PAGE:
The influence of homocysteine levels on endothelial function and their relation with microvascular complications in T2DM patients without macrovascular disease.Acta Diabetol. 2007 Jun; 44(2):69-75.AD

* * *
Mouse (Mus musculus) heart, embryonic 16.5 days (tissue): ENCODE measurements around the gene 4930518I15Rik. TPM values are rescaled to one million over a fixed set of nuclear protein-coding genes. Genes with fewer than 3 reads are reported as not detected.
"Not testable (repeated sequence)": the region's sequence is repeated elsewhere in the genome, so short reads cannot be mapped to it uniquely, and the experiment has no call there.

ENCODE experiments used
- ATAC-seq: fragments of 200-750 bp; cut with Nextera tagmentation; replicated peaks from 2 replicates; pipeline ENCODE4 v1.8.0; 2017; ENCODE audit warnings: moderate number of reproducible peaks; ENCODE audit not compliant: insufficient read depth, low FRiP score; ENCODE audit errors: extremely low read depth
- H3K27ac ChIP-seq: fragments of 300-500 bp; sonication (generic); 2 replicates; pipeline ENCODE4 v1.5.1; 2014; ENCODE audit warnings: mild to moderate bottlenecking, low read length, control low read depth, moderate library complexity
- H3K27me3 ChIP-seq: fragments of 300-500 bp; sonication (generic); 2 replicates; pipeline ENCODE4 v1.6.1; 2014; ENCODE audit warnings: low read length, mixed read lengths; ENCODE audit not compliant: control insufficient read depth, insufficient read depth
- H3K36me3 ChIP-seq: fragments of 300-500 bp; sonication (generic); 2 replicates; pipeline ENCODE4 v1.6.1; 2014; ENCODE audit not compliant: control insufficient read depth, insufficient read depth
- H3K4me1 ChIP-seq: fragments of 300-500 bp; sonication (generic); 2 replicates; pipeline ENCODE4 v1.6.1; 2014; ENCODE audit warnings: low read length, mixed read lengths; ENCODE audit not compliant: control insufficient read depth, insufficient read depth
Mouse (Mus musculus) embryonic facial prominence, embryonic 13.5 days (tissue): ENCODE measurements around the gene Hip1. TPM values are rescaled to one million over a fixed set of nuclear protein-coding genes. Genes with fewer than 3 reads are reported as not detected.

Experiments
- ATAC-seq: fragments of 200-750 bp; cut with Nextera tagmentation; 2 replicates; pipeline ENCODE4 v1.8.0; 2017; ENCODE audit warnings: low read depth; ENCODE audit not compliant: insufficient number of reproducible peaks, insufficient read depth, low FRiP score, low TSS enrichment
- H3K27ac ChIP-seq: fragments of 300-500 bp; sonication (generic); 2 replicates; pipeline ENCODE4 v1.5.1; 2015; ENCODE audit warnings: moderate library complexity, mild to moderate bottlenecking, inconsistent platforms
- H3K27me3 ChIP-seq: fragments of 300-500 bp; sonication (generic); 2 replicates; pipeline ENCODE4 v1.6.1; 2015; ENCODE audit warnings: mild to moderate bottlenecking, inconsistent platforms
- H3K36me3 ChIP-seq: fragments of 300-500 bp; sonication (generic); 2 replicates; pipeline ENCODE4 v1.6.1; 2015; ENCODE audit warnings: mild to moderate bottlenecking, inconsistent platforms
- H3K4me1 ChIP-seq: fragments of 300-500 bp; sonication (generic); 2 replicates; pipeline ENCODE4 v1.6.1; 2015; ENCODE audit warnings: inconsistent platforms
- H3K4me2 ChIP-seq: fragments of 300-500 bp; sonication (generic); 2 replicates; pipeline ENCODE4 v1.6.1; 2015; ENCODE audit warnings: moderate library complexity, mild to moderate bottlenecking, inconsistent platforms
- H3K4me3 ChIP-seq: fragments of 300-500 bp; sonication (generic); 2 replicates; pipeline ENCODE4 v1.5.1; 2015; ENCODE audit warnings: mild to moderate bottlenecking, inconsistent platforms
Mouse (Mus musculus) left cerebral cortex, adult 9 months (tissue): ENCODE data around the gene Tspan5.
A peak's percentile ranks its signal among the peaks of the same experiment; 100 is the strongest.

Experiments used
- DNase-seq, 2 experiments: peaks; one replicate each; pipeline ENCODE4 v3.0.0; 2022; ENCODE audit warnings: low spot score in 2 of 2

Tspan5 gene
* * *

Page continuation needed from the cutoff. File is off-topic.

The aim of this study was to investigate the influence of homocysteine (hcy) levels on endothelial function by the method of brachial artery ultrasonography and their relation with microvascular complications in type 2 diabetes mellitus (T2DM) patients without macrovascular disease. Fifty-nine T2DM patients with a mean age of 53.4+/-8.6 years and diabetes duration of 8.1+/-6.2 years and 16 healthy controls with a mean age of 47+/-14.5 years were included in the study. Endothelialdependent and endothelium-independent flow-mediated dilatation (FMD) were evaluated via brachial artery ultrasonography. Fasting plasma glucose (FPG), glycosylated haemoglobin (A1c), lipid profile, hcy, B12 and folic acid levels were measured. Diabetic patients and control group individuals were compared with regard to the laboratory values and brachial artery vascular reactivity. Factors influencing endothelium-dependent FMD were investigated with linear regression analysis. Age, gender, body mass index, lipid profiles and hcy levels were similar in both groups (p>0.05). Endothelium-dependent FMD percentages were significantly lower in diabetics than in the control group (7.7+/-5.9 vs. 11.7+/-7.1%, p<0.05). Endothelial-independent FMD percentage was similar for both groups (p>0.05). The upper limit of the reference hcy value was found to be 12.6 micromol/l in the control group. In the diabetic group, hcy levels were high in 33 patients and normal in 26 patients. No difference was detected between the patients with high hcy levels and those with a normal level with regard to endothelium-dependent and endothelium-independent FMD values (p>0.05). Mean hcy levels were 16+/-1.7 and 13.3+/-4.3 micromol/l in T2DM patients with microvascular complication and those with no microvascular complication, respectively (p<0.05). Regression analysis revealed that the main factors influencing the endothelial-dependent FMD were FPG, total cholesterol (TC), triglycerides (TG) and high-density lipoprotein (HDL-C) levels (p<0.05, p=0.05, p=0.05, p=0.02, respectively). Hcy, folic acid and B12 values did not influence endothelium-dependent FMD (p>0.05). Diabetes duration and A1c levels were close to being significant although they did not reach statistical significance (p=0.07 and p=0.08 respectively). Hcy levels have no effect on endothelium-dependent and endothelium-independent FMD in T2DM patients without macrovascular complications. The influence of classical atherogenic factors (such as FPG, TC, TG and HDL-C levels) on endothelium functions, detected with endothelium-dependent FMD, is greater.